Tuesday, November 10, 2015

Starbucks Red Cup Controversy - Will the Christmas Police Please Knock it Off!

A memo to the Christmas Police: The backlash over Starbuck’s 2015 holiday cups is proof that you're nuts. Starbucks’ approach this year is a simple one – it’s inclusive and elegant, and encourages you to create your own holiday greeting on the cup. This requires some literacy, of course, so some of you may not be included. The absence of snowflakes and holly, Christmas tree ornaments, the Baby Jesus or grownup Jesus on those red cups is not evidence of a "war on Christmas."

Who are these people anyway? Are they the same folks who drive around with the “Put Christ Back in Christmas” car decals all year long? Different strokes for different folks, I say. But, hold your holy high horses. If you’re thinking of boycotting the brand, stop and think about the people who serve the coffee in those cups. A Starbucks boycott wouldn’t make for a very merry Christmas for those guys, now would it?
Here’s an unfortunate Christmas morning scenario:
Gee Mommy, how come Santa was so stingy this year?

Well Billy, some really uptight people decided Starbucks’ red cups didn’t conform with their visual standards of the Christmas spirit, so I got laid off.

…and here’s a link to the Ad Age story. Enjoy it with a cup of coffee, and have a Merry Christmas.

Tuesday, November 3, 2015

This Brand Really Does Know “Shit From Shinola”

Here’s a great story about a brand that is upscale, local, made in Detroit, and using storytelling to engage with the upscale consumer. What could be better?
Refreshingly, this is not a “comeback” story about Detroit. We’ve all seen the sad pictorials of abandoned factories and blighted neighborhoods. And we’ve read all about what went wrong with Detroit in books like Charlie LeDuff’s Detroit:An American Autopsy.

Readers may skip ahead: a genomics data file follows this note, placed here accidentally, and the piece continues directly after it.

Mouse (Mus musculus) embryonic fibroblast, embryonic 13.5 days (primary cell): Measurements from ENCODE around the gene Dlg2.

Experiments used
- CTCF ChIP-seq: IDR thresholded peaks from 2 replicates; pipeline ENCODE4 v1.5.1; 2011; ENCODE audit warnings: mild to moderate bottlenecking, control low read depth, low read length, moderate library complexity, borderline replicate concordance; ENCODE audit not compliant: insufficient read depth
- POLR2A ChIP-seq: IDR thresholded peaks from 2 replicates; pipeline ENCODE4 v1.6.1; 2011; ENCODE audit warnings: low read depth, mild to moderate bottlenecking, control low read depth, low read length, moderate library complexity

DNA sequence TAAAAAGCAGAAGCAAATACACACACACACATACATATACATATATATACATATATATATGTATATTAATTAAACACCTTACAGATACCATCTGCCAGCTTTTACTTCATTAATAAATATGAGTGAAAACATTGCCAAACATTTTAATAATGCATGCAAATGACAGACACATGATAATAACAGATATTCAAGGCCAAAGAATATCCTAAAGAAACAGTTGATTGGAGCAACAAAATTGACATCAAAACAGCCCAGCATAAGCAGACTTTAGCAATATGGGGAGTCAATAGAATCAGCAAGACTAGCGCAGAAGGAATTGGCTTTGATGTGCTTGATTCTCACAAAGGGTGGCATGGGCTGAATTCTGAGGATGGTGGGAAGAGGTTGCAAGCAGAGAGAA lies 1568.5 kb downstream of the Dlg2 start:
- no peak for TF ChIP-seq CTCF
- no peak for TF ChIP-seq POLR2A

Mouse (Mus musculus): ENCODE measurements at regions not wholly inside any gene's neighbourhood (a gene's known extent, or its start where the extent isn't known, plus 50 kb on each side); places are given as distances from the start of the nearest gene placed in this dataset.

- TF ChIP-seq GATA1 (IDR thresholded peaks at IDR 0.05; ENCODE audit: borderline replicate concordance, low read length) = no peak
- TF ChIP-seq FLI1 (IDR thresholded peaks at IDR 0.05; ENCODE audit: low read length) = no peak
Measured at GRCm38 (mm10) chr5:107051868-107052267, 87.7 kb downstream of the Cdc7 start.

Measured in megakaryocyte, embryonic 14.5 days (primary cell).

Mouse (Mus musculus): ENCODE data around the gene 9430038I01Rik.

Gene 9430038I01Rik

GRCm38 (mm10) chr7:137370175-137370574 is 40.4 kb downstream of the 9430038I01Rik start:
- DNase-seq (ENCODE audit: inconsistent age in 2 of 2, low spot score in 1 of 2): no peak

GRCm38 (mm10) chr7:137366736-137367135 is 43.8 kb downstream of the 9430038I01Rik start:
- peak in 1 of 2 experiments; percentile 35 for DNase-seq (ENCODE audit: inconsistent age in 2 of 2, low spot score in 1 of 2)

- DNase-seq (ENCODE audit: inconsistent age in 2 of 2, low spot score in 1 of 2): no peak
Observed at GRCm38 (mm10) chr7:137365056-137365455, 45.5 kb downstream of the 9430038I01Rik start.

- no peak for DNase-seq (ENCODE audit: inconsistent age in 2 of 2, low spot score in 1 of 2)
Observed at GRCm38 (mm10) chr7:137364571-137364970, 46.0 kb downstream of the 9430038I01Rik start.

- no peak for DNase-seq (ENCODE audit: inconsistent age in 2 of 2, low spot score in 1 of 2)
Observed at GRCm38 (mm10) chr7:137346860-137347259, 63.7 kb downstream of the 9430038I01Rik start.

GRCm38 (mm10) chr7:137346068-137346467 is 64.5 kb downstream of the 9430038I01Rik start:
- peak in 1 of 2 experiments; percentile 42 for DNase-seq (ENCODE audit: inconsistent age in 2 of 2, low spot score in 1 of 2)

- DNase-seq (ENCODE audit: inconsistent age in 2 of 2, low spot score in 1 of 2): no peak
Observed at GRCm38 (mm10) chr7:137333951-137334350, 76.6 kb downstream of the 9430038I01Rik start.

It is not a story about a brand that is merely using Detroit as a backdrop for their new hipster campaign while sending the manufacturing offshore. 
No, the Shinola brand story is about successful entrepreneurs who are making upscale products and creating jobs in Detroit. Participating in the “maker movement,” which supports artisans who make handcrafted, small-batch goods, Shinola’s stores host exhibits and events to offer a platform for American-made goods.
Shinola’s founder, Tom Kartsotis, and current CEO, Steve Bock, both have roots in the watch business. Kartsotis founded Fossil Inc. in 1984 and Bock is a former Fossil executive. The pair wanted to bring Swiss-based watch technology to the U.S., and build a company that also would produce other design-focused products stateside, such as bicycles and journals. Their mojo is working overtime, as they seduce luxury retail buyers with their brand story.
Also, the name itself is a kind of ‘in your face’ departure for products that are pricey. Yes, it comes from the saying, “You don’t know shit from Shinola.” Shinola, as it turns out, was a brand of shoe polish that was sold from 1907 to 1960. You learn something every day.

Read the full story by Christine Birkner